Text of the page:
McCordsville council will see town center concept for the first time

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MCCORDSVILLE, Ind. — In a small town neighboring Fishers, Lawrence and Indianapolis, growth seems to be inevitable.

Leaders in McCordsville say they have seen it for a while. It’s one of the fastest growing communities in Central Indiana, but right now the town has to figure out how to keep the people there.

“Basically they’re going outside of McCordsville for almost everything,” says town manager Tonya Galbraith.

She says their market analysis showed residents are looking for outside options when it comes to food and shopping.

It could be because McCordsville does not currently have a defined center. A new proposal could create one.

“We don’t want to be considered only a bedroom community,” says Galbraith. “We want to be our own community, and the way to do that is to develop community. That’s our vision and focus for the town center.”

Right now the town center plan is only a concept, one that will be presented to the town’s council for the first time Tuesday.

“There’s such a need that probably most things will be successful if they come here,” says Galbraith. “The need shows that there’s not the amenity here, it’s outside, and we’d like to keep it here.”

The town enlisted the help of Context Design, a Fortville company responsible for developments across the state including The Nickle Plate district in Fishers.

The proposed area in McCordsville is about 150 acres south of Highway 67 and east of Mt. Comfort Rd.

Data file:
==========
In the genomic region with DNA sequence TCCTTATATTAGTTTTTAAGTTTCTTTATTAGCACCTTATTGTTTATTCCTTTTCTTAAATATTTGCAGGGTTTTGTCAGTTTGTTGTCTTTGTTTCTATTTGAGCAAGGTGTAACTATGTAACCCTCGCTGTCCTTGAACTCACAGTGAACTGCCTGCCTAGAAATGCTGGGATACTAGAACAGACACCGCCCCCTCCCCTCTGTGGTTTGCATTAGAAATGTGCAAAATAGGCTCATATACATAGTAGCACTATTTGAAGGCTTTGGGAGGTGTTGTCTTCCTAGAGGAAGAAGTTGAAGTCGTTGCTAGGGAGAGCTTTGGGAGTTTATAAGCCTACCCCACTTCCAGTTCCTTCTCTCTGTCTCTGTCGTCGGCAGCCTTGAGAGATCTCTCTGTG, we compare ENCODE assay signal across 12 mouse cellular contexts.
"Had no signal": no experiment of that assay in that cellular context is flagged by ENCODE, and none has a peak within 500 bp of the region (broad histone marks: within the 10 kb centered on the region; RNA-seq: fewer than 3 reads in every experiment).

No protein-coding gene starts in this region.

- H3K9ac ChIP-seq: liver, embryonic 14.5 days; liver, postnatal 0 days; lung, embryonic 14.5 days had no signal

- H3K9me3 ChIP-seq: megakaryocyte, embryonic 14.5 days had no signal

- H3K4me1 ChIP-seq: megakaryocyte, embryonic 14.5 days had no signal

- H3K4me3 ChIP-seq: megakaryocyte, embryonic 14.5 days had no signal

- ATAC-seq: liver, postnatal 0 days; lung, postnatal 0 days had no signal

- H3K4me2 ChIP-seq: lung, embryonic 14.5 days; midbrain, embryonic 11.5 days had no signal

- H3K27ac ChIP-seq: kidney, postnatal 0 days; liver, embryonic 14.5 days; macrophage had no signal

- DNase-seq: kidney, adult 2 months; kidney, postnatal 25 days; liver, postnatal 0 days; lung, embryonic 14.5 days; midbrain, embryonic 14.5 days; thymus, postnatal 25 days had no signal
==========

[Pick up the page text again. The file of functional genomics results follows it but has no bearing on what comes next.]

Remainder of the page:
Most of the area is currently farmland. Without a current downtown district, the concept could prove to be challenging. Galbraith also sees it as a benefit.

“A lot of communities are doing downtown center plans. A lot of them are lucky to have a downtown to work with, and maybe an older redeveloped downtown. We don’t. That’s part of the problem, but the other part – the good part – is we do have a blank slate that we can form what we want.”

The mixed use development would include residential housing, retail, municipal buildings and green space.

“Because we’re growing so quickly,” says Galbraith, “We want to appeal to the needs of our residents. I think that would appeal to their need to go to restaurants here or go to a concert here.”

Town council members will have the opportunity to discuss the concept and bring their own input; however, Galbraith does not believe a vote will take place on Tuesday. One council member will be unable to attend the presentation.

“It’s important we have all of their input, all of their suggestions, before we move forward on it.”

She hopes the vote will take place some time in February.

While early estimates show the plan could cost more than 200 million dollars, more than 41 million in public funds, Galbraith says it’s hard to know for sure without an official plan in place.

“You have to have a plan in place before you have to figure out how to fund it. We know the plan will change along the way.”

Galbraith has been the town manager for 15 years. She says a town center has been a dream to her and many other all that time.

“I live here. I’d like to have a place to walk to or ride my bike to that I could get an ice cream cone or listen to an acoustic player.”

She hopes residents feel the same way.

“I think it would keep people here, it would bring people here.”

You can see the full conceptual plan here:

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